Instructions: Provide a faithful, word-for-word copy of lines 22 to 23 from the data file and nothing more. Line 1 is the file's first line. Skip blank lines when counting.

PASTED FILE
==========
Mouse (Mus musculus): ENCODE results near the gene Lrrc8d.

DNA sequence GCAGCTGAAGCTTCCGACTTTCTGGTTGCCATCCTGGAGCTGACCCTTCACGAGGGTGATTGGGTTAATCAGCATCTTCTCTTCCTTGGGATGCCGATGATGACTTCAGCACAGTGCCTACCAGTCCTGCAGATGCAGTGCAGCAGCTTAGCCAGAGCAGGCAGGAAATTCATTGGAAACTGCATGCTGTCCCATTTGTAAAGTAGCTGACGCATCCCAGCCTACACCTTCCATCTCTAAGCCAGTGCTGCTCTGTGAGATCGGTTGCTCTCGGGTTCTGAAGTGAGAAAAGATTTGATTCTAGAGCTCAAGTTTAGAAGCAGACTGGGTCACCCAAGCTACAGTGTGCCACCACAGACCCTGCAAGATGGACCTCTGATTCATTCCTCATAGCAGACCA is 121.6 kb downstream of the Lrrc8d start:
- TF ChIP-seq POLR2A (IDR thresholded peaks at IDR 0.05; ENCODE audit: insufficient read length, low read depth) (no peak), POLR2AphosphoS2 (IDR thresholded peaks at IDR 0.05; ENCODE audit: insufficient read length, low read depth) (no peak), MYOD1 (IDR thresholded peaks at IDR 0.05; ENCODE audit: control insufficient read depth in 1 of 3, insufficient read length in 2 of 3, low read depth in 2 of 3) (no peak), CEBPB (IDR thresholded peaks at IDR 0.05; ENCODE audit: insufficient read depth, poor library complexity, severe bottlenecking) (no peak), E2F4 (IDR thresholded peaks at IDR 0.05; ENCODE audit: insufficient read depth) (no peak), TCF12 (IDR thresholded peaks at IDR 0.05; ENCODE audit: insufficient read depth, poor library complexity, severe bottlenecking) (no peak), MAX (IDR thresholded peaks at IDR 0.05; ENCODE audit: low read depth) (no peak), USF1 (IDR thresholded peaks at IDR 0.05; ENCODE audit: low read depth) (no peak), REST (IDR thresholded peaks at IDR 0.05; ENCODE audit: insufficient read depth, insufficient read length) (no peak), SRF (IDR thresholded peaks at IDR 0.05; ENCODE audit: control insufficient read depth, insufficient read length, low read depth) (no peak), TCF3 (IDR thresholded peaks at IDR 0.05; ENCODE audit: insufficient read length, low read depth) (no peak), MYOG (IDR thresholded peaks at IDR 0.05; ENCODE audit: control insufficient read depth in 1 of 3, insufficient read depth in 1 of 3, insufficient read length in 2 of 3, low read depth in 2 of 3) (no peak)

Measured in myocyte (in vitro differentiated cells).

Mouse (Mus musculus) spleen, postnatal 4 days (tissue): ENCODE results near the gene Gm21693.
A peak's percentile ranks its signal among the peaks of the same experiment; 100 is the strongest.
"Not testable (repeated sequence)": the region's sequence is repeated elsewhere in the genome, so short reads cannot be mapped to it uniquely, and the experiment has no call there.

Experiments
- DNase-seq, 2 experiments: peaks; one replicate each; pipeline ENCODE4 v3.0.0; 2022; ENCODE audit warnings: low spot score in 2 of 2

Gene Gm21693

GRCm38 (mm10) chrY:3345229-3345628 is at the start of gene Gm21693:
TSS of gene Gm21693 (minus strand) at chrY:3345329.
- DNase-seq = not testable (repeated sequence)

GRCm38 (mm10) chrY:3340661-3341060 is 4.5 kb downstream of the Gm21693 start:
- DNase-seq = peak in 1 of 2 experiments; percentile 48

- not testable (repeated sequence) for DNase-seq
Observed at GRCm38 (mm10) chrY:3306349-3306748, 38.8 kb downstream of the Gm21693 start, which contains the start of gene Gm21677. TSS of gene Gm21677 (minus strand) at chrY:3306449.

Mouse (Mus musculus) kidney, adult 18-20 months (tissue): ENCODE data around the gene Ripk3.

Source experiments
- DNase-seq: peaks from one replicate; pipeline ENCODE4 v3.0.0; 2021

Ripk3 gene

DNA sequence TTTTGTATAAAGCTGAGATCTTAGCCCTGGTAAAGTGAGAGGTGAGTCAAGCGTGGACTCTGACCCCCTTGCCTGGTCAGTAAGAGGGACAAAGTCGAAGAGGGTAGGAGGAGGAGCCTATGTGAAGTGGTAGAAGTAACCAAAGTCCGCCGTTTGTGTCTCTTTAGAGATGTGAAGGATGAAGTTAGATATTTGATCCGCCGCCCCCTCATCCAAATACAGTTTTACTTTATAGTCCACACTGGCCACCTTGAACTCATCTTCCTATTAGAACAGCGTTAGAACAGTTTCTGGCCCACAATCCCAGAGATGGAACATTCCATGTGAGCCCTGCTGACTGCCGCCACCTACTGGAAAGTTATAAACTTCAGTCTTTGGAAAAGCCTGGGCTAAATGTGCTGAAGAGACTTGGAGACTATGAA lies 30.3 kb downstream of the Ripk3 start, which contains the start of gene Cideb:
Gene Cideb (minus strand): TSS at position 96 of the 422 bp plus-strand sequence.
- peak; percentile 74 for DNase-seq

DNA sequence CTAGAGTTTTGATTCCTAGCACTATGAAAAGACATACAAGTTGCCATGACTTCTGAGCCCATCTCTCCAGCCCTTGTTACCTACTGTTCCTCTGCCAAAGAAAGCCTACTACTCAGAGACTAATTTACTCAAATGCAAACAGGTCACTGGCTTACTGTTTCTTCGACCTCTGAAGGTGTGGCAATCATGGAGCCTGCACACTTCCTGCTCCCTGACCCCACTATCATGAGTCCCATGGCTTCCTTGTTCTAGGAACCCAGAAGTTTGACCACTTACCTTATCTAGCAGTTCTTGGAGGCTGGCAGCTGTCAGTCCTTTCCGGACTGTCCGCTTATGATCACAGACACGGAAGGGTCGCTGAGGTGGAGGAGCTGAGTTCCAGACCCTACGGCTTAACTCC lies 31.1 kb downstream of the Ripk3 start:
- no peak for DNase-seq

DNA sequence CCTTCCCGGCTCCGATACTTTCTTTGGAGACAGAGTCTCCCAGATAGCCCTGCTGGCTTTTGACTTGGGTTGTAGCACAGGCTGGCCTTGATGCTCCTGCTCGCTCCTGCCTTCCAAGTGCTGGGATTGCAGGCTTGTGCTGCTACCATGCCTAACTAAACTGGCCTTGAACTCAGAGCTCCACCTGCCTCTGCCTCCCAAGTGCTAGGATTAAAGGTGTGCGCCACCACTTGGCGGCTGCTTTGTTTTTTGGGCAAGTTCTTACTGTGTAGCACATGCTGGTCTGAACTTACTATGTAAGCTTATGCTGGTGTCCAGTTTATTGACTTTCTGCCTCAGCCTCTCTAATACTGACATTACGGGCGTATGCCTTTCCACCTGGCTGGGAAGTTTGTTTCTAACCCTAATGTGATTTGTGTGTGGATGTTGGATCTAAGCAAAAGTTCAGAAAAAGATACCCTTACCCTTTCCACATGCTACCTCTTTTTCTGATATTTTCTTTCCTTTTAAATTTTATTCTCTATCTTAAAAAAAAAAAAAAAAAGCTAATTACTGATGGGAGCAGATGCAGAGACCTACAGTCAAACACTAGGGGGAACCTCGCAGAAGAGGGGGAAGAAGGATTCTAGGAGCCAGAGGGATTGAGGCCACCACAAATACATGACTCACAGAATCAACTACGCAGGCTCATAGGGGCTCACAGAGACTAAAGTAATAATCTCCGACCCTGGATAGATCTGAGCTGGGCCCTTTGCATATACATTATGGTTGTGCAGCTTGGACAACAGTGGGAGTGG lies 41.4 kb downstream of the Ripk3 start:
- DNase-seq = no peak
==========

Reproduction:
DNA sequence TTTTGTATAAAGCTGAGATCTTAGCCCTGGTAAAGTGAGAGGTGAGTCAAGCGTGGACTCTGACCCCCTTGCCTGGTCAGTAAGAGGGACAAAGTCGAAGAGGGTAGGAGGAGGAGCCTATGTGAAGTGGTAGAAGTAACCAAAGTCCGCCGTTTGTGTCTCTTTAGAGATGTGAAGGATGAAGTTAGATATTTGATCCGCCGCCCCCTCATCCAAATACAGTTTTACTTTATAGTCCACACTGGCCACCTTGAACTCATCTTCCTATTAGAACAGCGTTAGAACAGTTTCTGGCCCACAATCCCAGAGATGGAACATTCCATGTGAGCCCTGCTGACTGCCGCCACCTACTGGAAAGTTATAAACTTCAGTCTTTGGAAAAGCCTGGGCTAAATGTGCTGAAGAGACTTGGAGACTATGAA lies 30.3 kb downstream of the Ripk3 start, which contains the start of gene Cideb:
Gene Cideb (minus strand): TSS at position 96 of the 422 bp plus-strand sequence.